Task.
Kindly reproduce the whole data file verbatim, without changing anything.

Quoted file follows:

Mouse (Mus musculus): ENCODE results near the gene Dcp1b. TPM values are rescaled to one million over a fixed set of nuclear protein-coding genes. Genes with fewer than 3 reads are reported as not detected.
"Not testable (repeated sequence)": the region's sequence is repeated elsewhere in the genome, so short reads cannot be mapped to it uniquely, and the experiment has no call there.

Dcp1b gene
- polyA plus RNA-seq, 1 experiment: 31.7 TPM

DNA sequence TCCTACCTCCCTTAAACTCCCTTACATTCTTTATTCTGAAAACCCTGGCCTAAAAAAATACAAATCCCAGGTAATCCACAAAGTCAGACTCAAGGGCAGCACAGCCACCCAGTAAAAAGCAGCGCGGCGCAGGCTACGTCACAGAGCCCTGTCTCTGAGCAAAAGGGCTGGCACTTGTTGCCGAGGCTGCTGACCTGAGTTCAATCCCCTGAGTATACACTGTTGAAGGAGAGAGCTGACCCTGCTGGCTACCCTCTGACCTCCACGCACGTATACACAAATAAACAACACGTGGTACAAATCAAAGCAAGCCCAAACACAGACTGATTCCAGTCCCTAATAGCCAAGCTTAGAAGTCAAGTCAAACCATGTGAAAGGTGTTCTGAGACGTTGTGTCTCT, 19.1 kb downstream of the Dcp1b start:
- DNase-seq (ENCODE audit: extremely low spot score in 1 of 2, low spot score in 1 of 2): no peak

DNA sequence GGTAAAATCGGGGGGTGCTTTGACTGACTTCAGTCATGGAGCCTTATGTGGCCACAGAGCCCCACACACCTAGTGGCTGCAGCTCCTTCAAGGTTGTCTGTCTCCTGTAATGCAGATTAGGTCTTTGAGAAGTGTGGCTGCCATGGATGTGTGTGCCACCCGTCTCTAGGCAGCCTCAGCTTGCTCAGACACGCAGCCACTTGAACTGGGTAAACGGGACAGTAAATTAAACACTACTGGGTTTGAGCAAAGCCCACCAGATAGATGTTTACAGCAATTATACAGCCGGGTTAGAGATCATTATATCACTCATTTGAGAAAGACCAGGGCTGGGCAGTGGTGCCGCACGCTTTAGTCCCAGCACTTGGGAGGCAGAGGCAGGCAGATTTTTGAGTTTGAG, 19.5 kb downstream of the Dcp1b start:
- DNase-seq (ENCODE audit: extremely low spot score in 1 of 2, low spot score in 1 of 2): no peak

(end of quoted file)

Mouse (Mus musculus): ENCODE results near the gene Dcp1b. TPM values are rescaled to one million over a fixed set of nuclear protein-coding genes. Genes with fewer than 3 reads are reported as not detected.
"Not testable (repeated sequence)": the region's sequence is repeated elsewhere in the genome, so short reads cannot be mapped to it uniquely, and the experiment has no call there.

Dcp1b gene
- polyA plus RNA-seq, 1 experiment: 31.7 TPM

DNA sequence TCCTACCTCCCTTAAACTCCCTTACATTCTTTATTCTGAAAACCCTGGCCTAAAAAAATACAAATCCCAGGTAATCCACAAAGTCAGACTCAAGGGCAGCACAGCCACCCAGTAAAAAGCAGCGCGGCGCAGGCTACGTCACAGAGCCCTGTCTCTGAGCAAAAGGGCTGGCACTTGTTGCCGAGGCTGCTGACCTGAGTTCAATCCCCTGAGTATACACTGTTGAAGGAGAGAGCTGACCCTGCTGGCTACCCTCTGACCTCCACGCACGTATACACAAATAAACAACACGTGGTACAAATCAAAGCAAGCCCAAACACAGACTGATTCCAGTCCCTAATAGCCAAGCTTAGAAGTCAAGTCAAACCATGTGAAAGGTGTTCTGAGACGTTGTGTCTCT, 19.1 kb downstream of the Dcp1b start:
- DNase-seq (ENCODE audit: extremely low spot score in 1 of 2, low spot score in 1 of 2): no peak

DNA sequence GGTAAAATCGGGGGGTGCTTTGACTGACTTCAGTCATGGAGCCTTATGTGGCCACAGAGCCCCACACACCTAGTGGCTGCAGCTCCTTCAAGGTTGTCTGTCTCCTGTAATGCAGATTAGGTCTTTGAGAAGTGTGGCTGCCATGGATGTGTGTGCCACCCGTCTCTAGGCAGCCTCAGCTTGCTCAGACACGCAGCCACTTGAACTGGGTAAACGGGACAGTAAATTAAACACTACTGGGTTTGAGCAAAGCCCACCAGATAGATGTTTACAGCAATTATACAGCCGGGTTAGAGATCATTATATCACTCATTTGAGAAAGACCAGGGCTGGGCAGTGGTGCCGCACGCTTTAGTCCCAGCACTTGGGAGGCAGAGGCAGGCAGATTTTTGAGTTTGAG, 19.5 kb downstream of the Dcp1b start:
- DNase-seq (ENCODE audit: extremely low spot score in 1 of 2, low spot score in 1 of 2): no peak